Lion Air: Black box report faults Indonesian airline's safety measures in crash

Lion Air: Black box report faults Indonesian airline's safety measures in crash

Lion Air: Black box report faults Indonesian airline's safety measures in crash

However according to an investigation by Indonesia's national transport committee (KNKT) the flight suffered the same technical issues the day before it crashed, and was not fit to fly.

Indonesian investigators said Wednesday that a faulty angle-of-attack indicator on a Lion Air Boeing 737 MAX 8 wasn't replaced or repaired prior to the October 29 crash into the Java Sea that killed all 189 people aboard.

The preliminary report does not assign responsibility for the crash but confirms that it occurred after faulty measurements of airflow by instruments mounted on the wings...

MR NURCAHYO UTOMO, sub-committee head for air accidents at Indonesia's National Transport Safety Committee. Mechanics, however, did not check sensors that measure whether the nose of the plane is pointing up or down.

"Even if the pilot did not have time to meet with the engineer, he should be able to know what the problems experienced by the aircraft before, " Utomo said.

The investigators are focusing on whether faulty information from sensors led the plane's system to force the nose down.

After the crash, Lion Air instructed pilots to provide a "full comprehensive description" of technical defects to the engineering team, the KNKT said.

Investigators say it is too early to conclude what caused the crash.

Investigators did not definitively say what they believe caused the aircraft to crash, with a crash report expected next year.

The report provided new recommendations to Lion Air on safety on top of earlier recommendations about the flight manual that have already been implemented by Boeing.

They ask the arrivals controller to block the air space 3,000 ft above and below them so they can avoid other traffic.

Pilots flying the same plane a day earlier had experienced a similar problem until they used switches to shut off the system, KNKT said in its statement today.

"The plane was no longer airworthy and it should not have kept" flying, he added. The captain was using his controls to bring the airline's nose up, but an automated anti-stall system was pushing it down.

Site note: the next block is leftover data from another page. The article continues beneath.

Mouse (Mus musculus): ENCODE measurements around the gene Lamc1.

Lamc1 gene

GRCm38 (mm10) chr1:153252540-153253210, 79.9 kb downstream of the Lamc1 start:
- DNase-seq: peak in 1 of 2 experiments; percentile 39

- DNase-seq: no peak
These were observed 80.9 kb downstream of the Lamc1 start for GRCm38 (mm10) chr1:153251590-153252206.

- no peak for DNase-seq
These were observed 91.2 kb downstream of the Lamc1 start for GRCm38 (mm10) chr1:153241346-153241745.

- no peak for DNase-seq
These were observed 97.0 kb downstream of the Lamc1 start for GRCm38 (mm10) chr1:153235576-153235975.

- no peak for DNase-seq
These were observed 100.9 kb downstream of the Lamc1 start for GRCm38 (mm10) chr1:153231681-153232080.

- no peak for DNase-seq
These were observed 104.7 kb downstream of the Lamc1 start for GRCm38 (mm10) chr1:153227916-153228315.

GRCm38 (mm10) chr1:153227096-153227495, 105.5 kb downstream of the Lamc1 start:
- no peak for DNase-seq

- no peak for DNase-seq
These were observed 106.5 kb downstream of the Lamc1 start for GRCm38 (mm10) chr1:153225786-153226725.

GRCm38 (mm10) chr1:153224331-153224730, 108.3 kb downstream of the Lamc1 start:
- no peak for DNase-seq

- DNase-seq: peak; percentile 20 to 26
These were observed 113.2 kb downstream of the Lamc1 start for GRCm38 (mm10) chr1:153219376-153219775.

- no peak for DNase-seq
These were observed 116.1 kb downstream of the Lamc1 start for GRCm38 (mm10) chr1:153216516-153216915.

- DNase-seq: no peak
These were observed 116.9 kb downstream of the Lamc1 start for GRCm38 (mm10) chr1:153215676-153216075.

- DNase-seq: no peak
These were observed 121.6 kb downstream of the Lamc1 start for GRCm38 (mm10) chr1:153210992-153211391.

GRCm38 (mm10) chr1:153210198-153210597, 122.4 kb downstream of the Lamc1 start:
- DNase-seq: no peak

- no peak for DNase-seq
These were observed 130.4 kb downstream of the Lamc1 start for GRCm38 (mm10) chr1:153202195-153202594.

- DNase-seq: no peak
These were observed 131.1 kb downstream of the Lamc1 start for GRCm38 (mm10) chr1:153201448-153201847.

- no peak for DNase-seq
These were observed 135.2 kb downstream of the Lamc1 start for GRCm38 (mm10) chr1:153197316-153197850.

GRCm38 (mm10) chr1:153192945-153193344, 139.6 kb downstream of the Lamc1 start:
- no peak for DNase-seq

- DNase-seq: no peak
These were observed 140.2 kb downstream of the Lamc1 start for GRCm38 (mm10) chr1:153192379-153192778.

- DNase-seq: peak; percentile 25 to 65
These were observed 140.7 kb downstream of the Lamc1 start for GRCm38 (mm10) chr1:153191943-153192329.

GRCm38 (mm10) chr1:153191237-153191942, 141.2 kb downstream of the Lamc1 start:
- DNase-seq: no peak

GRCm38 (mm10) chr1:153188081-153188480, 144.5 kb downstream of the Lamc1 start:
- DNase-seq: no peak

After the aircraft's flaps retracted following takeoff, the automatic trim problem noted on the previous night's flight returned, until the flight data recorder stopped recording when the plane crashed.

Boeing has said that "the 737 Max is as safe as any airplane that has ever flown in the skies" and that "the appropriate procedure to address unintended horizontal stabiliser movement" is contained in the relevant flight manuals. The tragedy was the first involving Boeing's latest model of the 737 series, 737 MAX, which entered service a year ago.

Lemme described "a deadly game of tag" in which the plane pointed down, the pilots countered by manually aiming the nose higher, only for the sequence to repeat about five seconds later.

Lemme said he was troubled that there weren't easy checks to see if sensor information was correct, that the crew of the fatal flight apparently wasn't warned about the problems on previous flights and that the Lion Air jet wasn't fully repaired after those flights.

The doomed plane's flight data recorder showed that pilots had repeatedly tried to correct its nose from pointing down, possibly after erroneous data from AoA sensors was fed into a system that automatically adjusts some of its movements.

The findings will heighten concerns there were problems with key systems in one of the world's newest and most advanced commercial passenger planes.

U.S. aviation groups, including the Federal Aviation Authority, say Boeing didn't tell them about new sensors in the automated anti-stall system that were added to their 737 MAX aircraft.

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